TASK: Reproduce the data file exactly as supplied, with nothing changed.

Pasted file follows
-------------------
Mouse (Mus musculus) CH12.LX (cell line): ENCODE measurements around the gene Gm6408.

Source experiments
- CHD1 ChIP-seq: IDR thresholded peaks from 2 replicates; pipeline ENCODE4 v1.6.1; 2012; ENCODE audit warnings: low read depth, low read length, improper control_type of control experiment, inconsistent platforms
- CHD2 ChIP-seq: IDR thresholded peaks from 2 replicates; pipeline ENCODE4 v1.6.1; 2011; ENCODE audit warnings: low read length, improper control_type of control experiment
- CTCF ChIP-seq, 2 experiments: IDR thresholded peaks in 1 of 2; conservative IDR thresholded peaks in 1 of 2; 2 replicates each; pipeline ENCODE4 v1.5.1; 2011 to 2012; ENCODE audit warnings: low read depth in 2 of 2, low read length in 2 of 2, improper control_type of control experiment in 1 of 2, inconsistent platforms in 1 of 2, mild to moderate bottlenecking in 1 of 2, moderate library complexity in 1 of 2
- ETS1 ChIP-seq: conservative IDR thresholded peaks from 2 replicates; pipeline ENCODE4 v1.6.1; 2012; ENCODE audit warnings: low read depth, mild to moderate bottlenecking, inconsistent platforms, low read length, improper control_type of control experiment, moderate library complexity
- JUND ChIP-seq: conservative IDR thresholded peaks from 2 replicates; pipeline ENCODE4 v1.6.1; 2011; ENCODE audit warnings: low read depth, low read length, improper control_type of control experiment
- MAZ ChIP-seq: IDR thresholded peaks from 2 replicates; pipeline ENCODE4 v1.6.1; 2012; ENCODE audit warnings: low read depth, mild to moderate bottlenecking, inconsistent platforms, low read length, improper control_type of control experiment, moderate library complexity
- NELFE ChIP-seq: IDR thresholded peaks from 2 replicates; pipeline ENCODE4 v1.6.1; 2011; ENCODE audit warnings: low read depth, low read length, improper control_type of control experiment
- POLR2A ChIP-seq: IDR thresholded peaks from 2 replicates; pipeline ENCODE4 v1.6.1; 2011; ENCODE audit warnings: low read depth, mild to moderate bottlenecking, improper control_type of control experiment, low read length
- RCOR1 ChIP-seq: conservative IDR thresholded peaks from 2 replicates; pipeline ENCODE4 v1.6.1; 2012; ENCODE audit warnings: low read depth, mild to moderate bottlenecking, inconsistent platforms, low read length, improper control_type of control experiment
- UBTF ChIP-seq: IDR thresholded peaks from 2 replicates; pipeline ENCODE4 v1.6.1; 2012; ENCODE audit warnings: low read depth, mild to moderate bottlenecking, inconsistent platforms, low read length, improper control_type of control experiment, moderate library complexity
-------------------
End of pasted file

Mouse (Mus musculus) CH12.LX (cell line): ENCODE measurements around the gene Gm6408.

Source experiments
- CHD1 ChIP-seq: IDR thresholded peaks from 2 replicates; pipeline ENCODE4 v1.6.1; 2012; ENCODE audit warnings: low read depth, low read length, improper control_type of control experiment, inconsistent platforms
- CHD2 ChIP-seq: IDR thresholded peaks from 2 replicates; pipeline ENCODE4 v1.6.1; 2011; ENCODE audit warnings: low read length, improper control_type of control experiment
- CTCF ChIP-seq, 2 experiments: IDR thresholded peaks in 1 of 2; conservative IDR thresholded peaks in 1 of 2; 2 replicates each; pipeline ENCODE4 v1.5.1; 2011 to 2012; ENCODE audit warnings: low read depth in 2 of 2, low read length in 2 of 2, improper control_type of control experiment in 1 of 2, inconsistent platforms in 1 of 2, mild to moderate bottlenecking in 1 of 2, moderate library complexity in 1 of 2
- ETS1 ChIP-seq: conservative IDR thresholded peaks from 2 replicates; pipeline ENCODE4 v1.6.1; 2012; ENCODE audit warnings: low read depth, mild to moderate bottlenecking, inconsistent platforms, low read length, improper control_type of control experiment, moderate library complexity
- JUND ChIP-seq: conservative IDR thresholded peaks from 2 replicates; pipeline ENCODE4 v1.6.1; 2011; ENCODE audit warnings: low read depth, low read length, improper control_type of control experiment
- MAZ ChIP-seq: IDR thresholded peaks from 2 replicates; pipeline ENCODE4 v1.6.1; 2012; ENCODE audit warnings: low read depth, mild to moderate bottlenecking, inconsistent platforms, low read length, improper control_type of control experiment, moderate library complexity
- NELFE ChIP-seq: IDR thresholded peaks from 2 replicates; pipeline ENCODE4 v1.6.1; 2011; ENCODE audit warnings: low read depth, low read length, improper control_type of control experiment
- POLR2A ChIP-seq: IDR thresholded peaks from 2 replicates; pipeline ENCODE4 v1.6.1; 2011; ENCODE audit warnings: low read depth, mild to moderate bottlenecking, improper control_type of control experiment, low read length
- RCOR1 ChIP-seq: conservative IDR thresholded peaks from 2 replicates; pipeline ENCODE4 v1.6.1; 2012; ENCODE audit warnings: low read depth, mild to moderate bottlenecking, inconsistent platforms, low read length, improper control_type of control experiment
- UBTF ChIP-seq: IDR thresholded peaks from 2 replicates; pipeline ENCODE4 v1.6.1; 2012; ENCODE audit warnings: low read depth, mild to moderate bottlenecking, inconsistent platforms, low read length, improper control_type of control experiment, moderate library complexity